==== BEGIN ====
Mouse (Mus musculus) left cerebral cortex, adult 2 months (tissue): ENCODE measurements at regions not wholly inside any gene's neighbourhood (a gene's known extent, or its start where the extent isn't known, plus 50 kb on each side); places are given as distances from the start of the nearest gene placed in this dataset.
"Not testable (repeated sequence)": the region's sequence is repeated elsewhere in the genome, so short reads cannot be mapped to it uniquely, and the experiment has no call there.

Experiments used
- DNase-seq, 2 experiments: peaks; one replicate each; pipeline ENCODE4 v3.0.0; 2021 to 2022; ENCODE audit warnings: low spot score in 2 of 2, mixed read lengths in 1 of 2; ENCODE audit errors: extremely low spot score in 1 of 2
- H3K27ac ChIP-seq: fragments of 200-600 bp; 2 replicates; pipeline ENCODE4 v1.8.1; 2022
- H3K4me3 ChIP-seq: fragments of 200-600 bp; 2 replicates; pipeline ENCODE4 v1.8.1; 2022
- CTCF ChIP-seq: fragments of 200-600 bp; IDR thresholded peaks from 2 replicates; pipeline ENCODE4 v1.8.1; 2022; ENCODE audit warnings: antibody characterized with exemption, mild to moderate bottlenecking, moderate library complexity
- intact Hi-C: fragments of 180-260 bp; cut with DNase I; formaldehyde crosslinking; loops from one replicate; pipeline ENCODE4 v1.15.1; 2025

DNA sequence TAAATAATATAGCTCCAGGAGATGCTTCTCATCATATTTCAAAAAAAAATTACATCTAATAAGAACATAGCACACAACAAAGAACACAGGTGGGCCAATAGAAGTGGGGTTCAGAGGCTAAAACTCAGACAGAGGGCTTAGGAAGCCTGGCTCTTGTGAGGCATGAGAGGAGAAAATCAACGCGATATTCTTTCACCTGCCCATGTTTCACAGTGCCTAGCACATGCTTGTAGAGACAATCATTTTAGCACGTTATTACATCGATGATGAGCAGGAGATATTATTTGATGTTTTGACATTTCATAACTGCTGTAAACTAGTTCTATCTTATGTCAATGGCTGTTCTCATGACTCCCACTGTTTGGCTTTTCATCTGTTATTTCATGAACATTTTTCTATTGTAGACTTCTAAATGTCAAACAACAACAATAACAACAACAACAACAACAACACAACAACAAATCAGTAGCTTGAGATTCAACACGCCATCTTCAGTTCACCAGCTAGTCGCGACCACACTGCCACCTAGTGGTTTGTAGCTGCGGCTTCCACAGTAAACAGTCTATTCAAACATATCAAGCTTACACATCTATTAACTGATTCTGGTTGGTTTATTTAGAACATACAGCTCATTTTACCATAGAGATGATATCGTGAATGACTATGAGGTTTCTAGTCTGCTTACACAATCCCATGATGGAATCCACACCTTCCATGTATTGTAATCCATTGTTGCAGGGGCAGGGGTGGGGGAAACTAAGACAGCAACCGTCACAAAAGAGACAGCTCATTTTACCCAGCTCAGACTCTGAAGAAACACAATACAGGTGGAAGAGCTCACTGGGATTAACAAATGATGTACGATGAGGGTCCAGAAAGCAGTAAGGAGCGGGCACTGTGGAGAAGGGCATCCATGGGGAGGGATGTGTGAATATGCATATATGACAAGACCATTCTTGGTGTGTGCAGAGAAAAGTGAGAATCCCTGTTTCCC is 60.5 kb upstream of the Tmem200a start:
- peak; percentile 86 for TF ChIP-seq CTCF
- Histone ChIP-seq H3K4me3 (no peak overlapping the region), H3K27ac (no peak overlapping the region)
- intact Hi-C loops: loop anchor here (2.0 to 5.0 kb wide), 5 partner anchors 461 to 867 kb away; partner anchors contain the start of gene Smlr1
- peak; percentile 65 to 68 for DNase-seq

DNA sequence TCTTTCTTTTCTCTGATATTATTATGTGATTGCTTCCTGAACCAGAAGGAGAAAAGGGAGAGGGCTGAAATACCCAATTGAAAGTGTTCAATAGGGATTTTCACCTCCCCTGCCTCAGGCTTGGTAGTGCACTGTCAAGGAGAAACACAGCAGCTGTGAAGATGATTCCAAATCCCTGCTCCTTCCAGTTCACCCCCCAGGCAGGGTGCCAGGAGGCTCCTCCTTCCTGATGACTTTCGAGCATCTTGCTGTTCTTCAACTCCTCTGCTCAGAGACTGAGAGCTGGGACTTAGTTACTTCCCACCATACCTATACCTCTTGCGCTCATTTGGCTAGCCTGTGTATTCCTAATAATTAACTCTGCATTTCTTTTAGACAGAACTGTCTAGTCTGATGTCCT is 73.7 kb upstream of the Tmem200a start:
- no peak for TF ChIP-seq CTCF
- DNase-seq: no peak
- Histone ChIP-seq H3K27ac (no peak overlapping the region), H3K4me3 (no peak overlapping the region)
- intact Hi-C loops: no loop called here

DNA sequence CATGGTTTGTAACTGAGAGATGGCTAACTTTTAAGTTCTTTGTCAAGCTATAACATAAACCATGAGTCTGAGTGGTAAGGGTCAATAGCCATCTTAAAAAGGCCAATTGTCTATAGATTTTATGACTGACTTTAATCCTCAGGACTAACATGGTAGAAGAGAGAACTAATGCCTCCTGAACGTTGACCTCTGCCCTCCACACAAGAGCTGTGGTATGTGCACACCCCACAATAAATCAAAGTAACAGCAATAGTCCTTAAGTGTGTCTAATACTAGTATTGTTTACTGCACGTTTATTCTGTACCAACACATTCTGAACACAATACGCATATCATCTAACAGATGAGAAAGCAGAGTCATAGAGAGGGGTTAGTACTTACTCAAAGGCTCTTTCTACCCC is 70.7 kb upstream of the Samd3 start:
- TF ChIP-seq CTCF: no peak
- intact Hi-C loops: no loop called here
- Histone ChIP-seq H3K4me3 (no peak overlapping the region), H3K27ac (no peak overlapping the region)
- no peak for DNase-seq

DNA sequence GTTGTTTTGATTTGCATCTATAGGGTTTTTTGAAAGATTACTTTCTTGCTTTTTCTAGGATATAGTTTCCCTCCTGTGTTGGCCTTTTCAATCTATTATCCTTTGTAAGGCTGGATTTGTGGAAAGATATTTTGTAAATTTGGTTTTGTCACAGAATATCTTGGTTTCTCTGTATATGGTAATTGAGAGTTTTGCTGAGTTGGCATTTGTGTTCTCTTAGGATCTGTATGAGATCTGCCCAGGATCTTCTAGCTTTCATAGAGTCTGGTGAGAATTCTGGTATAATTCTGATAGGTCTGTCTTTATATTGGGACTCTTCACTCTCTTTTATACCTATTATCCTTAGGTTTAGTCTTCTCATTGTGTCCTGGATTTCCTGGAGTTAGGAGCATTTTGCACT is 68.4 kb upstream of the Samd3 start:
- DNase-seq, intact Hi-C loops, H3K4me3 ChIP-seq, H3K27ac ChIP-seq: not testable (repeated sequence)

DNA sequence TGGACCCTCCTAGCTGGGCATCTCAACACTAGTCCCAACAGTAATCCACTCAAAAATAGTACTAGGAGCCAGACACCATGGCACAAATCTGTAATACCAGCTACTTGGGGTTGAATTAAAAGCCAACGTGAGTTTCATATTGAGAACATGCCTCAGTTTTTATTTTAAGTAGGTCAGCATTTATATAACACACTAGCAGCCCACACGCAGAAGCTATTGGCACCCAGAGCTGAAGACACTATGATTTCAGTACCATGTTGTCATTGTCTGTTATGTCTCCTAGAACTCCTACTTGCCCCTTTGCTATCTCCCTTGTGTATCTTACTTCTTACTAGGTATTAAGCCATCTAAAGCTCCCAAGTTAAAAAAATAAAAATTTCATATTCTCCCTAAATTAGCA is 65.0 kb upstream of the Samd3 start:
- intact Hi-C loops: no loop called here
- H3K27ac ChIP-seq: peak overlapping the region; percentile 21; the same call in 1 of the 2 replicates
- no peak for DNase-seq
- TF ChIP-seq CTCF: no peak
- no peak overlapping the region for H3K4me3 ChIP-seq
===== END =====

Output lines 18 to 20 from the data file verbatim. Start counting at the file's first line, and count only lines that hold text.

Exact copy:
- intact Hi-C loops: no loop called here

DNA sequence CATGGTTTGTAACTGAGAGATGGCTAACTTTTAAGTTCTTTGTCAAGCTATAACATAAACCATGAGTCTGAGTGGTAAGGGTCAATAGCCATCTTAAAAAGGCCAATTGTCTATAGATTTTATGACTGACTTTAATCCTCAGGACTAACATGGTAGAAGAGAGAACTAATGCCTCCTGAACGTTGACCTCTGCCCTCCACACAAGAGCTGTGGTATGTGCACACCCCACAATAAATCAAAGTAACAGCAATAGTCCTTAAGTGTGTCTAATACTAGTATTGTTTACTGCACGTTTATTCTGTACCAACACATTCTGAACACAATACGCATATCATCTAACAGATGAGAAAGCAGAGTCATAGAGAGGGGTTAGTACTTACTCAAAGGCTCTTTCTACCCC is 70.7 kb upstream of the Samd3 start:
- TF ChIP-seq CTCF: no peak